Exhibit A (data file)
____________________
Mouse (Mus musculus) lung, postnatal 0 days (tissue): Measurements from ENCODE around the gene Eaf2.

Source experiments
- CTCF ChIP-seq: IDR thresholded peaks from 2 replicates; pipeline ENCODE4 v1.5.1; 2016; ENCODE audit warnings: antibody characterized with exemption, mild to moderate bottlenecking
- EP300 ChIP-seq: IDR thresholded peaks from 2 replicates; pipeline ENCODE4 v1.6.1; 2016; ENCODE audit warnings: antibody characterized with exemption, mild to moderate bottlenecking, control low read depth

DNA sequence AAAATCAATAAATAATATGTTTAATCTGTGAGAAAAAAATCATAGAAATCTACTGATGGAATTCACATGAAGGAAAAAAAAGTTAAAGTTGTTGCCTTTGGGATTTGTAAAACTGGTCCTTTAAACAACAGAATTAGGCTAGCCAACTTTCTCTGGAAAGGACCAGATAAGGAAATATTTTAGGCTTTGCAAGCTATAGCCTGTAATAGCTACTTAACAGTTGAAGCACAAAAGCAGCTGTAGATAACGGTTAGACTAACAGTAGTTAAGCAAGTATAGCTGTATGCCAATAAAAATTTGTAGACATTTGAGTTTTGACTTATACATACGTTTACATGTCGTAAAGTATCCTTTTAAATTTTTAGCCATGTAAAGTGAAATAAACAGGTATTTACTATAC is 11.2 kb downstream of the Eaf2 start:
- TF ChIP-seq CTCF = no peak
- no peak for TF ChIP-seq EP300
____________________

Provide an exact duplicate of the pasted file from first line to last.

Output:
Mouse (Mus musculus) lung, postnatal 0 days (tissue): Measurements from ENCODE around the gene Eaf2.

Source experiments
- CTCF ChIP-seq: IDR thresholded peaks from 2 replicates; pipeline ENCODE4 v1.5.1; 2016; ENCODE audit warnings: antibody characterized with exemption, mild to moderate bottlenecking
- EP300 ChIP-seq: IDR thresholded peaks from 2 replicates; pipeline ENCODE4 v1.6.1; 2016; ENCODE audit warnings: antibody characterized with exemption, mild to moderate bottlenecking, control low read depth

DNA sequence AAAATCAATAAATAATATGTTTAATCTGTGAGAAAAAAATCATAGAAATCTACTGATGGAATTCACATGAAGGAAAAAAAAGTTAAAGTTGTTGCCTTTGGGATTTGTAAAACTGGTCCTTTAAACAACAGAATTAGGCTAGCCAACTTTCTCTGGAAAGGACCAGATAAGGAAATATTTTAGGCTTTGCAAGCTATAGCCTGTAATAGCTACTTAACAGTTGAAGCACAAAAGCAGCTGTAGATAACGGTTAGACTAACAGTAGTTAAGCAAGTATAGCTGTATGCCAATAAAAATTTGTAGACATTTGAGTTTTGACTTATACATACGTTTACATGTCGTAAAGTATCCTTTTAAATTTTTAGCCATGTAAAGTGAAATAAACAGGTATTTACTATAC is 11.2 kb downstream of the Eaf2 start:
- TF ChIP-seq CTCF = no peak
- no peak for TF ChIP-seq EP300